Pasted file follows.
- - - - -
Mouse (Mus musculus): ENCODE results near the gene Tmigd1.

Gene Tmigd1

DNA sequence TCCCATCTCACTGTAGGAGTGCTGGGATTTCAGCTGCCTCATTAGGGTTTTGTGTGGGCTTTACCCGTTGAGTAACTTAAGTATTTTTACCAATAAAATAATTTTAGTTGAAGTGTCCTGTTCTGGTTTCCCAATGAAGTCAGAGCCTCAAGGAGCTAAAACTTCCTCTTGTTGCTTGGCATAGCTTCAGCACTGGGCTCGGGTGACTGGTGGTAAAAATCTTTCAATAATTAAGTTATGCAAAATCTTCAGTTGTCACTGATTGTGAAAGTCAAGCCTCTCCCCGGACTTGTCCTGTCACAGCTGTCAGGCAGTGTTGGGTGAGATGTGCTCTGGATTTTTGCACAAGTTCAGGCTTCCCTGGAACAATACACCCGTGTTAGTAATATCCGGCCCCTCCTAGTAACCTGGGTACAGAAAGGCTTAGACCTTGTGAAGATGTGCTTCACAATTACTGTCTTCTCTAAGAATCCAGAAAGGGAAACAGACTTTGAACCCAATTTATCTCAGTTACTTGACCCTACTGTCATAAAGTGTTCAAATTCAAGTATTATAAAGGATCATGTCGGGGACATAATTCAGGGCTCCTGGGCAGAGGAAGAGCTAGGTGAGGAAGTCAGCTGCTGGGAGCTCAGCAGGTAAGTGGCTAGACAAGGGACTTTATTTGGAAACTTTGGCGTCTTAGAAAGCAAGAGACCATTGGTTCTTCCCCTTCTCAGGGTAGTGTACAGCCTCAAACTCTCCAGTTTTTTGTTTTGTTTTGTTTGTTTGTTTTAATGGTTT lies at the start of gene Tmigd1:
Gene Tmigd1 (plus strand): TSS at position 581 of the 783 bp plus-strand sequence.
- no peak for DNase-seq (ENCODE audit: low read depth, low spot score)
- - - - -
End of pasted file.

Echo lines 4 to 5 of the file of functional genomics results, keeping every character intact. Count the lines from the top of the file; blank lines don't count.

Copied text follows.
Gene Tmigd1 (plus strand): TSS at position 581 of the 783 bp plus-strand sequence.
- no peak for DNase-seq (ENCODE audit: low read depth, low spot score)